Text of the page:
- published: 23 Aug 2012
- views: 1329
The African continent is very rich of minerals. This mineral wealth could make a tremendous contribution to the economic development of the continent. Still, the African mining sector serves primarily as a source of raw minerals exported for processing in Europe and Asia. Many countries are struggling to add value to the minerals they extract. In 2011, the Evert Vermeer Stichting visited Rwanda and executed an extensive research on Rwanda's mining sector. Learn more about the relation between mining, development, and European policy on www.fairpolitics.eu. And read our research report about mining in Rwanda.
KPMG's Sara Ellison traveled to the Democratic Republic of Congo to visit the first conflict-free mine in Rwanda. She had her camera and captured some moments along the way. For more information on Conflict Minerals visit: http://www.kpmg.com/US/en/topics/Pages/conflict-minerals.aspx
The African continent is very rich of minerals. This mineral wealth could make a tremendous contribution to the economic development of the continent. Still, the African mining sector serves primarily as a source of raw minerals exported for processing in Europe and Asia. Many countries are struggling to add value to the minerals they extract. A production for the Evert Vermeer Stichting and Fair Politics, August 2012.
Artisinal miners in Rwanda take a motivational break.
Although Africa has a great natural resource wealth, many of its inhabitants are still plagued by poverty. Mining provides men aswell as women an opportunity to escape this poverty. In 2011, the Evert Vermeer Stichting visited Rwanda and executed an extensive research on Rwanda's mining sector. Learn more about the relation between mining, development, and European policy on www.fairpolitics.eu. And read our research report about mining in Rwanda.
Rwanda has said it expects its official foreign exchange reserves, to fall after a dip in the prices of its mineral exports. This month, Rwanda secured an 18-month $204 million standby facility from the IMF to bolster reserves. The IMF said reserves stood at $817 million at the end of March. Rwanda has a policy of keeping its foreign exchange reserves at above three months of import cover. Despite the commodity price shock, Rwanda's economy grew at 6.9 percent in 2015 and is forecast to expand by 6 percent in both 2016 and 2017. The exchange rate has however come under pressure and the current account deficit has widened. Reserves would slide to 3.2 months import cover by the end of 2016 and 2.5 months at end-2017, before rising to 2.9 months by the end of 2018.
This video is about mining in Rwanda and the exact source of minerals exported.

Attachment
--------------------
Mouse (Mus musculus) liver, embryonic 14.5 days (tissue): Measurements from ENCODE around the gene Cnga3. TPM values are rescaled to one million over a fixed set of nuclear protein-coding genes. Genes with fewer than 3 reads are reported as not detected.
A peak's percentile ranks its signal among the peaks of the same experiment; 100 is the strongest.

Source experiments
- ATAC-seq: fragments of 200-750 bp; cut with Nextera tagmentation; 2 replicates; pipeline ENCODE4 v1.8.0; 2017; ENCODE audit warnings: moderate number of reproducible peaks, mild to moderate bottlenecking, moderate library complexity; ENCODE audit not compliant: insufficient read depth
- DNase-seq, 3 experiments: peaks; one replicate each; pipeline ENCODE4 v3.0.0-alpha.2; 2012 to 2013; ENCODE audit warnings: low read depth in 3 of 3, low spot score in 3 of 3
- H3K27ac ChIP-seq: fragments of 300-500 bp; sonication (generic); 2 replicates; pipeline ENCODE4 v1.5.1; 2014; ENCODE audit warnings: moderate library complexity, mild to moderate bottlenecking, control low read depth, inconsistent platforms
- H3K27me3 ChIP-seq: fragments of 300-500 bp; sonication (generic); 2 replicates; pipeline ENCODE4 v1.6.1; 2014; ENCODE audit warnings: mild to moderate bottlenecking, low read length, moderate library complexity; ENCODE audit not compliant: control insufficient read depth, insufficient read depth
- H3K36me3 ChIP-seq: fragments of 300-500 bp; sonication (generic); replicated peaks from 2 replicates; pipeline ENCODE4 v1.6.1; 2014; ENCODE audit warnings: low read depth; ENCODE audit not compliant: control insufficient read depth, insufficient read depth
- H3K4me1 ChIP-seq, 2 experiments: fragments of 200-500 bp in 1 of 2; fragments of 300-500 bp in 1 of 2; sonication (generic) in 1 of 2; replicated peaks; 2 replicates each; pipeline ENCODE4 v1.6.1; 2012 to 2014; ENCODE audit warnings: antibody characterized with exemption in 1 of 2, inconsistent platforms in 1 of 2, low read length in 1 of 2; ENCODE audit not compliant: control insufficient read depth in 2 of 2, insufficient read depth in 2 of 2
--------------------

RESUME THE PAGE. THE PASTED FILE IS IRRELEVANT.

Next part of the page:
Rwanda's mining sector stands as one of the main contributor to the country's GDP, contributing 103 million dollars from January to August 2016, averaging $143 million dollars per year for the last 7 years. As the country aims to improve output by 28 per cent and revenue gains to 400 million dollars by 2017/2018, what is the future of the country's mining sector over fluctuating global commodity prices?
A Uganda multi-stakeholder study tour to Rwanda to learn how Rwanda organizes and regulates Artisanal and Small scale Mining (ASM). Key lessons highlighted include; Rwanda's implementation of the ICGLR, Regional Certification Mechanism, private sector led community participation in mining operations and best practices in Environment, Health and Safety (EHS) as well as effective participation of women in mining.
Under President Paul Kagame Rwanda has gone from carnage to calm. So why are his people terrified of him? Click here to subscribe to The Economist on YouTube: http://econ.trib.al/rWl91R7 Daily Watch: mind-stretching short films throughout the working week. For more from Economist Films visit: http://films.economist.com/ Check out The Economist’s full video catalogue: http://econ.st/20IehQk Like The Economist on Facebook: https://www.facebook.com/TheEconomist/ Follow The Economist on Twitter: https://twitter.com/theeconomist Follow us on Instagram: https://www.instagram.com/theeconomist/ Follow us on LINE: http://econ.st/1WXkOo6 Follow us on Medium: https://medium.com/@the_economist
Kenyan businessmen are taking advantage of reforms in Rwanda's business laws to expand their operations in the East African Community. Thousands of Kenyans are currently working or doing business in Rwanda due to the progressive business policies. And as sally Mbilu reports , reduced bureaucracy in starting up a business is just one of the many reforms that are attracting investors.
Rwanda president sees growth accelerating on banking, mining DUBAI – Rwandan economic growth is expected to accelerate this year and next as the outlook for industries including financial services, tourism and mining improves, President Paul Kagame said. The pace of expansion is expected to increase to 7% next year from about 6% this year, Kagame said Thursday in an interview in Dubai. That compares with 2016’s growth rate of 5.9%, which was a three-year low. Output already increased in the second and third quarters after slowing last year when infrastruc...